Government & Politics

President’s travel ban threatens even U.S. citizens’ plans to go abroad

Sudan-born U.S. citizen concerned the travel ban may affect his plans

John Gak, who originally came from South Sudan to the United States as a refugee in 1995 and became a citizen in 2001, is concerned about his upcoming travel back to South Sudan where he visits every year to do missionary work as a Christian due t
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John Gak, who originally came from South Sudan to the United States as a refugee in 1995 and became a citizen in 2001, is concerned about his upcoming travel back to South Sudan where he visits every year to do missionary work as a Christian due t

President Donald Trump’s selective travel ban has at least two U.S. citizens in the Kansas City area wondering how they fit into the controversial executive order.

Iran Amani lives in Overland Park and has plans — including $4,000 in nonrefundable airfare — to show off her 1-year-old son to family in Iran, where she was born.

Iran is one of seven nations whose citizens are banned from entering the United States for the next 90 days. The others are Iraq, Syria, Libya, Sudan, Somalia and Yemen.

“I’m a citizen, and I don’t know what’s going on,” Amani said Monday after the travel ban had been issued over the weekend. “Right now, they’re saying it has nothing to do with U.S. citizens, but while I’m there something may change.”

Her trip has been six months in the planning, and still Amani is unsure about going.

Staying home means losing the money she’s paid for airfare. It means her father, both of her grandmothers and her brother will not get to meet her son.

Amani said the ban also hurts for a more important reason.

“I live in a free country now, and I feel like maybe it’s not as free as I thought anymore,” she said.

Kansas City resident John Gak similarly wonders about his travel status.

He was born 50 years ago in Sudan, another of the Muslim-majority nations on the travel ban list. A lot has changed in that half-century.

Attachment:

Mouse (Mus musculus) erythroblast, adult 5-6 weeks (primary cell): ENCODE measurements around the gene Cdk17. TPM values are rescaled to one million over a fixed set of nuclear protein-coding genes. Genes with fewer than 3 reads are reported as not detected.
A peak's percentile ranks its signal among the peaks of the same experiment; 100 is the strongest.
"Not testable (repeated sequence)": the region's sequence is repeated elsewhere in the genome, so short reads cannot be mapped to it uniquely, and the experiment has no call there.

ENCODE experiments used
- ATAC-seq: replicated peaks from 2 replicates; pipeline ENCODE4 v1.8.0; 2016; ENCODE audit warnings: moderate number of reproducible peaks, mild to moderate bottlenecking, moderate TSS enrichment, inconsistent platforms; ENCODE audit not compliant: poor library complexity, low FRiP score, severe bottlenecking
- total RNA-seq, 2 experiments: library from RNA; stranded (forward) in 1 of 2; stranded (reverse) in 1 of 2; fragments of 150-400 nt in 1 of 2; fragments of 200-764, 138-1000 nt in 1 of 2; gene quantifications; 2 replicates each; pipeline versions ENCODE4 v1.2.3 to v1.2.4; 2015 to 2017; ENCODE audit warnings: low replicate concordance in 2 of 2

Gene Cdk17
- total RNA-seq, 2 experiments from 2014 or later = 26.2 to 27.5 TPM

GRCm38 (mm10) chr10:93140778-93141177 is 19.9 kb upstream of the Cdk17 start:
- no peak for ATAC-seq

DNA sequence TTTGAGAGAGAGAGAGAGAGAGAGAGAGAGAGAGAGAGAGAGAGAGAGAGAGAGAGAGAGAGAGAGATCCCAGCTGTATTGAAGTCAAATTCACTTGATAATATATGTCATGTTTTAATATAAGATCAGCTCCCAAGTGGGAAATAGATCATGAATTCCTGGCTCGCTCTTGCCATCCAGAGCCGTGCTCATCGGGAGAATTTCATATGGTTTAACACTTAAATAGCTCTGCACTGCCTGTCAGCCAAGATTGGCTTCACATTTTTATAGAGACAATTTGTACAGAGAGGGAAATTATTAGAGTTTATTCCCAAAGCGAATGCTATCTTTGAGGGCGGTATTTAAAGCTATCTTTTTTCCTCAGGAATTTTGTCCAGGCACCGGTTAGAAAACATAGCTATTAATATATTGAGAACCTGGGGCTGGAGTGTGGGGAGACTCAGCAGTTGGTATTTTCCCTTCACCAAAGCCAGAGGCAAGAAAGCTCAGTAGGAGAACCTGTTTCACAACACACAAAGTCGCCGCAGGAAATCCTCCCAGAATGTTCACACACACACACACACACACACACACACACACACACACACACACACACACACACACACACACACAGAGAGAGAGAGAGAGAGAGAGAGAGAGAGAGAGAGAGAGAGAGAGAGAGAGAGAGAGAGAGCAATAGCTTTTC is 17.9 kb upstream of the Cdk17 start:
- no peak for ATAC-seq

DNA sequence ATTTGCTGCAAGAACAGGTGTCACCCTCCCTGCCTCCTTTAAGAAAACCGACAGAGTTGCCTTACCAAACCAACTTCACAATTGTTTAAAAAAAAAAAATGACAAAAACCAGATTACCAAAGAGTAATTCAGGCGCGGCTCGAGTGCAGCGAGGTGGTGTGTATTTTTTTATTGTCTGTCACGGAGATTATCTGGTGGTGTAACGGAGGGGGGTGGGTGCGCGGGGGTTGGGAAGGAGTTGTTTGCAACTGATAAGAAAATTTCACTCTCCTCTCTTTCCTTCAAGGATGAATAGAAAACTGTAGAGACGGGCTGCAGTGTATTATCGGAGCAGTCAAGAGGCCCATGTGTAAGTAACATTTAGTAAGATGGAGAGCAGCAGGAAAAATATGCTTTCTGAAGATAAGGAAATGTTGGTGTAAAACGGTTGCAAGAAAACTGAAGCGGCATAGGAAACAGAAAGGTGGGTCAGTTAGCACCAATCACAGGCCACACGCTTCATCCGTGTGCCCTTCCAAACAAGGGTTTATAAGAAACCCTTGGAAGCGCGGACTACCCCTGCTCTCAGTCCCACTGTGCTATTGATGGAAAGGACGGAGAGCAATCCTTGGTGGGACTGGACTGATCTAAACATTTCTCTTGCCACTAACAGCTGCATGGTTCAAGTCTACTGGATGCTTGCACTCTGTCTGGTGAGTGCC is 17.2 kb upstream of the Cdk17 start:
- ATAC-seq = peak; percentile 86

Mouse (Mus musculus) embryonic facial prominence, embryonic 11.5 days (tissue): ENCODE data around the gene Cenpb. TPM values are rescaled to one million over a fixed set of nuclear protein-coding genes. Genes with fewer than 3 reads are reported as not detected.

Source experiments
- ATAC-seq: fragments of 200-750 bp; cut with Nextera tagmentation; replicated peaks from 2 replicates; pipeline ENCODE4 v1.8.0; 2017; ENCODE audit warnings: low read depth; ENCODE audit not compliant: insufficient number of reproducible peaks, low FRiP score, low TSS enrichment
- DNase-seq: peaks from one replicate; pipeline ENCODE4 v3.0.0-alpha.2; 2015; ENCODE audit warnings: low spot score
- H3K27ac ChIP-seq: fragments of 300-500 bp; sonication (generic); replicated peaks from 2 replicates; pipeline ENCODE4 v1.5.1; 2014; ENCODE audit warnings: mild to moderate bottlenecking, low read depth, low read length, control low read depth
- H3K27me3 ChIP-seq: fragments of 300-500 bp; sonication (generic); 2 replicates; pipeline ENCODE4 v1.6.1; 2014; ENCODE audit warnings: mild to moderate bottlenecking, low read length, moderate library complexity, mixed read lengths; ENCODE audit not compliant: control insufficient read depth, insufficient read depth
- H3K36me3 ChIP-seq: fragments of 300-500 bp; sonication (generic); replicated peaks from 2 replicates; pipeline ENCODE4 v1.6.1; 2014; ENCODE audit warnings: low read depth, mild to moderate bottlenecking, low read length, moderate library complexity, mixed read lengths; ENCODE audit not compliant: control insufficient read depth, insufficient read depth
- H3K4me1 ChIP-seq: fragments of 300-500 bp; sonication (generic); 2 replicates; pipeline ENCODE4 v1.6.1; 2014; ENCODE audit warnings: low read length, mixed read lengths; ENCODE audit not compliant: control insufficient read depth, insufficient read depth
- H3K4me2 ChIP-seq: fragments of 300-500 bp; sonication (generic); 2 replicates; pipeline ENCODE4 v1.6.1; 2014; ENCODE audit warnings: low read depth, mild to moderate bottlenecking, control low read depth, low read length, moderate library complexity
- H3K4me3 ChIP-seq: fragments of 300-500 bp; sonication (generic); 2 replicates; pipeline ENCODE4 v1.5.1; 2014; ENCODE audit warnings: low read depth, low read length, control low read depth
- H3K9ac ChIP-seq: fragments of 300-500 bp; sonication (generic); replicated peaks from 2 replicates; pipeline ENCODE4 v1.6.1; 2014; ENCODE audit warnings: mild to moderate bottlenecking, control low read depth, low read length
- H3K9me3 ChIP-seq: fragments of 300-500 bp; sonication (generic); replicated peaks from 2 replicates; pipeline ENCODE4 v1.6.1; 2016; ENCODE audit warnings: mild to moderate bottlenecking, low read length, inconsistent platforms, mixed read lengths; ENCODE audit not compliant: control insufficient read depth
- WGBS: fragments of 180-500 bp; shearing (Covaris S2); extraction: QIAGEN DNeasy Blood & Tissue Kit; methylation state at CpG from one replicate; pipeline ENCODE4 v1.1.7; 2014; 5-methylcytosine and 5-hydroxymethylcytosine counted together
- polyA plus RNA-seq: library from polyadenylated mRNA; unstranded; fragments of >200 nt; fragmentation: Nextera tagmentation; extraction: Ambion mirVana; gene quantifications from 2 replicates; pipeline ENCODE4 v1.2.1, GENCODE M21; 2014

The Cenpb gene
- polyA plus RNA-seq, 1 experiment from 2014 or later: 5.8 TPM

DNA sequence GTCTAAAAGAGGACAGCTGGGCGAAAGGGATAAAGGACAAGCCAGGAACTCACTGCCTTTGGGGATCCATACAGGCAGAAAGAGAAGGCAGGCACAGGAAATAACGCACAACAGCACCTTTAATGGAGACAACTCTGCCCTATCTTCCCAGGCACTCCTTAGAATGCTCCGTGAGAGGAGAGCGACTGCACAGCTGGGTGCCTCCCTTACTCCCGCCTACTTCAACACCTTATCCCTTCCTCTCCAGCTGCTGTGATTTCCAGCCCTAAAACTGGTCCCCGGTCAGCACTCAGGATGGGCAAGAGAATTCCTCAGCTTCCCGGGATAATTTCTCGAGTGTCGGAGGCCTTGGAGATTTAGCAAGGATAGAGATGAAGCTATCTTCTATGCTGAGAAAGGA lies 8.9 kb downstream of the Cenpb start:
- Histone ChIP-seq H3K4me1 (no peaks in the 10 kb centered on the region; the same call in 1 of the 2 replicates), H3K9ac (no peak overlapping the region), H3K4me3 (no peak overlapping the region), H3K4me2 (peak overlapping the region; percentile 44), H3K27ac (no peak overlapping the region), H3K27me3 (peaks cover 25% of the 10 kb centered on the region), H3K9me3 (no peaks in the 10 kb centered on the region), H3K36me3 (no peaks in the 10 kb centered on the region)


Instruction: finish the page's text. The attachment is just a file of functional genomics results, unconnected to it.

Gak came to the United States as a refugee in 1995 and became a U.S. citizen in 2001. His homeland has seen continuing conflict, and he had fought in it. He has stayed away from the northern part of Sudan, against which he fought.

“I’m a Christian,” Gak said. “If I go, they may arrest me.”

But he has gone back to his birthplace. As a U.S. citizen, Gak has made at least one trip a year for many years. He set up a nonprofit organization and helped build a church and school.

His next visit, a 15-day stay, is set for late next month.

“Those projects need me to see what they need done in the next year or so,” Gak said.

Gak said he has gotten support for his work from the Swope Parkway Christian Church and looks forward to providing them pictures and updates on the work there.

The trip shouldn’t cause Gak any concerns. South Sudan, including the area where he was born, became a separate nation in 2011. His new U.S. passport even lists his nation of origin as South Sudan.

Still, Gak said he wants assurances that he’ll be able to return to Kansas City and his family.

“I will ask the immigration office or I can ask the South Sudan embassy in D.C. to make sure we are not affected by this,” he said.

Gak plans to ask because U.S. citizenship didn’t shield him from difficulty when he was returning to the United States in 2002. He was returning from a trip to Egypt, not Sudan. Officials in Amsterdam stopped him temporarily from boarding a return flight to the United States with other American citizens.

“They investigated me for no reason for 45 minutes,” Gak said. “We were allowed to go, but I was the one who was questioned.”

Gak said he convinced the Amsterdam officials by showing a letter he had received from then-U.S. Rep. Karen McCarthy and a work-related letter. It was not long after the Sept. 11 attacks and the only time his travel status had been questioned.

“That was the first time I feel like, ‘Why they do this?’ I’m a U.S. citizen,” Gak said.

Mark Davis: 816-234-4372, @mdkcstar

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